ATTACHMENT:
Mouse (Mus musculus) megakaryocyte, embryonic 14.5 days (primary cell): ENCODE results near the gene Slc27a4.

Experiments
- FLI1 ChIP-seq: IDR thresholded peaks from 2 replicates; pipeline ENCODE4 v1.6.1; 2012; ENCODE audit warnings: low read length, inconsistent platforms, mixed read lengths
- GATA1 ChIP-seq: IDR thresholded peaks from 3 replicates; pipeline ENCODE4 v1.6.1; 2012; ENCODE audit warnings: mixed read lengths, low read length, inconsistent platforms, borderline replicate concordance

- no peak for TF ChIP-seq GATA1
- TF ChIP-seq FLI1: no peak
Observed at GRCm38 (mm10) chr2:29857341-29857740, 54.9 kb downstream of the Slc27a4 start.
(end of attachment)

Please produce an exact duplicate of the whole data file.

Mouse (Mus musculus) megakaryocyte, embryonic 14.5 days (primary cell): ENCODE results near the gene Slc27a4.

Experiments
- FLI1 ChIP-seq: IDR thresholded peaks from 2 replicates; pipeline ENCODE4 v1.6.1; 2012; ENCODE audit warnings: low read length, inconsistent platforms, mixed read lengths
- GATA1 ChIP-seq: IDR thresholded peaks from 3 replicates; pipeline ENCODE4 v1.6.1; 2012; ENCODE audit warnings: mixed read lengths, low read length, inconsistent platforms, borderline replicate concordance

- no peak for TF ChIP-seq GATA1
- TF ChIP-seq FLI1: no peak
Observed at GRCm38 (mm10) chr2:29857341-29857740, 54.9 kb downstream of the Slc27a4 start.